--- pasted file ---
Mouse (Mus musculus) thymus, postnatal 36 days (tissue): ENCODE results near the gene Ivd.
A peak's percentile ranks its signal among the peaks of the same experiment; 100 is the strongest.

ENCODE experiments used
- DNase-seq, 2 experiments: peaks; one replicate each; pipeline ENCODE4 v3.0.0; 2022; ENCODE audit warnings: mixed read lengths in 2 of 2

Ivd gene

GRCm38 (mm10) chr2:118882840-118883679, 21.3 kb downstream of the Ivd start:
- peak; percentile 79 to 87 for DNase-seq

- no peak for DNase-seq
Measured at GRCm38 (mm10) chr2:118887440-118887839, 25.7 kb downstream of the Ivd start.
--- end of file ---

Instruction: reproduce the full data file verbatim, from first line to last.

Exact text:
Mouse (Mus musculus) thymus, postnatal 36 days (tissue): ENCODE results near the gene Ivd.
A peak's percentile ranks its signal among the peaks of the same experiment; 100 is the strongest.

ENCODE experiments used
- DNase-seq, 2 experiments: peaks; one replicate each; pipeline ENCODE4 v3.0.0; 2022; ENCODE audit warnings: mixed read lengths in 2 of 2

Ivd gene

GRCm38 (mm10) chr2:118882840-118883679, 21.3 kb downstream of the Ivd start:
- peak; percentile 79 to 87 for DNase-seq

- no peak for DNase-seq
Measured at GRCm38 (mm10) chr2:118887440-118887839, 25.7 kb downstream of the Ivd start.